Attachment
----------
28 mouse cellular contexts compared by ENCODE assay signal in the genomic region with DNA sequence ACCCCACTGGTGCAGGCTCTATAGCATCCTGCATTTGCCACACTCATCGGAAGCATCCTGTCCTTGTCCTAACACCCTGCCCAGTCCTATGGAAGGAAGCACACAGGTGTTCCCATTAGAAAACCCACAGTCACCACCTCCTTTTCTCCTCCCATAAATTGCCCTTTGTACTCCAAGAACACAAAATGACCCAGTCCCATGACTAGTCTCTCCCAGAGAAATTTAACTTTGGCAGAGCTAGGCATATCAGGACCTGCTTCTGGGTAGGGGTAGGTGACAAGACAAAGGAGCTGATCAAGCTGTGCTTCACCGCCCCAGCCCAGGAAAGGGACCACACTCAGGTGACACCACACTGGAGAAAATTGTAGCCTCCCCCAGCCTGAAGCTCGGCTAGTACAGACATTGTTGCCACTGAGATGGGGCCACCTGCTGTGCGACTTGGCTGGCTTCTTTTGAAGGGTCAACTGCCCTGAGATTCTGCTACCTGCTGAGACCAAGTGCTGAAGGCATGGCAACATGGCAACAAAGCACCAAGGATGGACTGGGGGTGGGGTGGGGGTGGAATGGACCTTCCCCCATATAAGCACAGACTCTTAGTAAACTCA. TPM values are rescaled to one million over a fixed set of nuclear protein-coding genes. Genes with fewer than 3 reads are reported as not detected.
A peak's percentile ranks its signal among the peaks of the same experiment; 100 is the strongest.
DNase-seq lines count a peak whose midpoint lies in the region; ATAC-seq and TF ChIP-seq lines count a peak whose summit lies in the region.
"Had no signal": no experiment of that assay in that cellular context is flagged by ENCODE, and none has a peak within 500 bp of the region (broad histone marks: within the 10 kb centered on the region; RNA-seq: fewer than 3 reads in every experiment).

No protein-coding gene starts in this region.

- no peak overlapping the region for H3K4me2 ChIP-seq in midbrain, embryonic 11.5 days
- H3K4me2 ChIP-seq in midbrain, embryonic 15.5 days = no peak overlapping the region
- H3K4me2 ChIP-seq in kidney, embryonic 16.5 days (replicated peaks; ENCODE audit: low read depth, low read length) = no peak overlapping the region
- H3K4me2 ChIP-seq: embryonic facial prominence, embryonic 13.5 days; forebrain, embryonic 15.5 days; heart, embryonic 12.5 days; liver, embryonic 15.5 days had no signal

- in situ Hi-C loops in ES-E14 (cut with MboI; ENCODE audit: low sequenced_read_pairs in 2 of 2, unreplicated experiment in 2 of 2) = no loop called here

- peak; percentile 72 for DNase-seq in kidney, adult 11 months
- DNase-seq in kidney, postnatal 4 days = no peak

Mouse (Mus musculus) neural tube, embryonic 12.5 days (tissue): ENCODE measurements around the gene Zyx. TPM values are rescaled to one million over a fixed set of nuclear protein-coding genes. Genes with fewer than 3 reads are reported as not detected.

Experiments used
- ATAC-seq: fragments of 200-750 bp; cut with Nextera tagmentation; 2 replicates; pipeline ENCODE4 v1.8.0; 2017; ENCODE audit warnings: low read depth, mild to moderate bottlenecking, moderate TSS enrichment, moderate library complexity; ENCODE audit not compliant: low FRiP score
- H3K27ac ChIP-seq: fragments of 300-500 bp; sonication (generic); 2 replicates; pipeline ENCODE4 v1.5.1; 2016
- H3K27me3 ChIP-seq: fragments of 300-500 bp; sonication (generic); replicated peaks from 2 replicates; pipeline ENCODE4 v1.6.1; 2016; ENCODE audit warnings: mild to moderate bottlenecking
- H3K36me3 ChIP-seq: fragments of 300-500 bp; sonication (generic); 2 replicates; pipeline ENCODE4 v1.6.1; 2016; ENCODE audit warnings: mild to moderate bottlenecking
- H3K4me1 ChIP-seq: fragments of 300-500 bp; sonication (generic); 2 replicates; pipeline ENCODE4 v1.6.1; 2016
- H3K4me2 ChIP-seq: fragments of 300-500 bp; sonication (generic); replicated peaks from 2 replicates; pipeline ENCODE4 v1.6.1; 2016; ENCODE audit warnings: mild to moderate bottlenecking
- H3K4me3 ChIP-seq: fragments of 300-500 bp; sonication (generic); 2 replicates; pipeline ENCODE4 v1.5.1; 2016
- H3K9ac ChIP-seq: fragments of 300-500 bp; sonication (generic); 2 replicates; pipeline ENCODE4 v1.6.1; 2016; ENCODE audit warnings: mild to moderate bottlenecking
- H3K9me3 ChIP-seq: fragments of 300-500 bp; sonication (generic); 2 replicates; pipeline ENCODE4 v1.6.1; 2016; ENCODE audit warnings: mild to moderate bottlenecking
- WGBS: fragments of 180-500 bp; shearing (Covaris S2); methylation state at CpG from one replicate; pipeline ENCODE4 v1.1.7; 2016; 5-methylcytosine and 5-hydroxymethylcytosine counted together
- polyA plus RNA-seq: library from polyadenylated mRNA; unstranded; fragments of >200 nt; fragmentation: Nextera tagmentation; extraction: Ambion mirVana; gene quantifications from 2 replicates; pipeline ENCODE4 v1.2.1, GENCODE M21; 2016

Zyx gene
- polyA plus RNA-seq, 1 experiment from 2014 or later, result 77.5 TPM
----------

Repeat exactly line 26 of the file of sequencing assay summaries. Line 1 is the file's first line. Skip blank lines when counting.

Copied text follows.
Zyx gene